Atlantic Rowing Record Broken

Oceans
All alone in the North Atlantic. Photo: Bryce Carlson

American high school teacher Bryce Carlson has broken the speed record for rowing across the Atlantic Ocean from Canada to Great Britain. Carlson left St John’s, Newfoundland on June 27 and landed in the Scilly Isles, off the southwest corner of England, on August 4. He completed the 3,705-kilometre journey in 38 days and 6 hours, at an average speed of 4.6 kilometers per hour.

Including Carlson, 16 rowers have successfully crossed the Atlantic solo from west to east. They either start from Newfoundland or Halifax in Atlantic Canada or from Cape Cod or New York in the U.S.

Carlson’s is the fastest crossing of the Atlantic Ocean from Canada in an open class boat, whose higher profile catches a tailing wind and makes it potentially faster than classic class models.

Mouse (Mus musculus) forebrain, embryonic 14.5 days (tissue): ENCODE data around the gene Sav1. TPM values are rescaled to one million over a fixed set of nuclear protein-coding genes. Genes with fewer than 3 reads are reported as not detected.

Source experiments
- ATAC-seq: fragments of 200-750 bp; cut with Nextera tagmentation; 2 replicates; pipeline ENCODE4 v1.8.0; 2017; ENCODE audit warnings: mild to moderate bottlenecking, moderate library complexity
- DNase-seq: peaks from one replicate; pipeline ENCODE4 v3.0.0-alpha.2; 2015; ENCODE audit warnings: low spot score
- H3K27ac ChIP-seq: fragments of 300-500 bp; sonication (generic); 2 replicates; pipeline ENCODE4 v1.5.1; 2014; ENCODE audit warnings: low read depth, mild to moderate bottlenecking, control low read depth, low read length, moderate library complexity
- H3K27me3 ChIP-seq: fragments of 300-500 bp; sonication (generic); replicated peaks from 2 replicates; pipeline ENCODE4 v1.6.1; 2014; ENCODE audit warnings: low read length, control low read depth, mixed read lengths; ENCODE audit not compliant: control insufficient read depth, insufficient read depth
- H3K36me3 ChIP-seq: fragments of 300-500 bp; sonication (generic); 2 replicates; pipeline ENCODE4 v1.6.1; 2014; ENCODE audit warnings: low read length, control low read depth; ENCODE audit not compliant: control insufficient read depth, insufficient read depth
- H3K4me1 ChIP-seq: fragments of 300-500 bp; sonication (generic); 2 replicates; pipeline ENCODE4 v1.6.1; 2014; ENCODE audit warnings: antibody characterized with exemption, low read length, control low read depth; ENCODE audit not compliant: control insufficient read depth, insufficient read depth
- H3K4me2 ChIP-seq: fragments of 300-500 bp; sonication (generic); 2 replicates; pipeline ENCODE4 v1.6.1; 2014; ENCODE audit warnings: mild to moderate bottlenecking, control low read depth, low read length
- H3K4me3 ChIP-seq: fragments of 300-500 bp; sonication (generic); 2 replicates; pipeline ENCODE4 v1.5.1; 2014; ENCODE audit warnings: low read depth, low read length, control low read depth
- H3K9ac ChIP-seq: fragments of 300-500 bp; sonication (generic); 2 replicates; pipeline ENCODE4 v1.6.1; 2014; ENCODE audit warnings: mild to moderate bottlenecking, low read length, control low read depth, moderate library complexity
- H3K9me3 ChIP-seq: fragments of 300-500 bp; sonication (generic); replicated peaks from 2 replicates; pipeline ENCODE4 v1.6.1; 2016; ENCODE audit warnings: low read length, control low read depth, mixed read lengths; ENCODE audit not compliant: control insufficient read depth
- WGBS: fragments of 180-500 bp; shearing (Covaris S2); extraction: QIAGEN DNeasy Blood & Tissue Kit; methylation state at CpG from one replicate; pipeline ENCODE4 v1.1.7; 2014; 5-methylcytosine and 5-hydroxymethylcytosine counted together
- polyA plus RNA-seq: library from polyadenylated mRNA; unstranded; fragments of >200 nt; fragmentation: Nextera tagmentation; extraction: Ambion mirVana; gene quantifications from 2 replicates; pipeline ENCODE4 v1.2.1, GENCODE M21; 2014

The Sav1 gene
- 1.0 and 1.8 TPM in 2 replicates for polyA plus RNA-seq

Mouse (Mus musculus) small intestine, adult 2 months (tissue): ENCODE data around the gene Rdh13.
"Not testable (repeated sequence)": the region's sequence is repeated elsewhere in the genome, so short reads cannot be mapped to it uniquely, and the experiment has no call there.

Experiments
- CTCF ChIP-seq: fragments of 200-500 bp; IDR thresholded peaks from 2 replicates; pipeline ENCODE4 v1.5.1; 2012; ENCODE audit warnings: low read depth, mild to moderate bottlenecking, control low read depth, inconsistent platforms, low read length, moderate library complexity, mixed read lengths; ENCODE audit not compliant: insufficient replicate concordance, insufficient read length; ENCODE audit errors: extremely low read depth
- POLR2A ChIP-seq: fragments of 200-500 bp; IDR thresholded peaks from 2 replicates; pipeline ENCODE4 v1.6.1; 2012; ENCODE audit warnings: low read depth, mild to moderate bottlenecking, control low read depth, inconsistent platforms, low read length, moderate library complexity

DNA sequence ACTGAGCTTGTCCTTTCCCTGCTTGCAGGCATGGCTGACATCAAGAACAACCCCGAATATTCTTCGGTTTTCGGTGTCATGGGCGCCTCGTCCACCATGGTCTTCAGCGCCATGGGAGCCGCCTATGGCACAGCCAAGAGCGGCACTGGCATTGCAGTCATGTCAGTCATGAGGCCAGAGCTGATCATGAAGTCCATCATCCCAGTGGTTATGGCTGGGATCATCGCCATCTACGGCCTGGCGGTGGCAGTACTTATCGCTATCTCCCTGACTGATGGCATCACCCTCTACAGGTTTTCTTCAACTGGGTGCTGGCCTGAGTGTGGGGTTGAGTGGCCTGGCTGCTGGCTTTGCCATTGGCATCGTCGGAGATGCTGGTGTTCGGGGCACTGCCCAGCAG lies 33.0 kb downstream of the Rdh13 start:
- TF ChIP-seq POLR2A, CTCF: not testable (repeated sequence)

The previous record as detailed by the Ocean Rowing Society was held by Canadian pilot and adventurer Laval St. Germain, who rowed from Halifax to Brest, France in 2016. Carlson knocked off 15 days from St. Germain’s record. However, St. Germain rowed approximately 1,400 km further than Carlson.

Bryce Carlson on arrival at St Mary’s Harbour, Scilly Isles. Photo: Bryce Carlson

Links

http://www.oceanrowing.com/statistics/Atlantic_W-E_solo.htm

About the Author

Ash Routen

Ash Routen

Ash Routen is an outdoor and adventure writer from the UK specialising in adventurous travel and expeditions, such as mountaineering, polar travel, and ocean crossings. Ash juggles a day job as a public health scientist with this second career in outdoor writing.

His words have featured in national newspapers, national and international outdoor and adventure magazines, and various websites. Bylines include Financial Times, Daily Telegraph, Outside Magazine, Rock and Ice, and Red Bull.

Alongside writing, Ash also spends some time undertaking his own adventures, and completed a 640 km foot crossing of a frozen Lake Baikal in 2018. His next arctic journey is a 700 km trek along the coast of Baffin Island in Canada.

Read more at www.ashrouten.com

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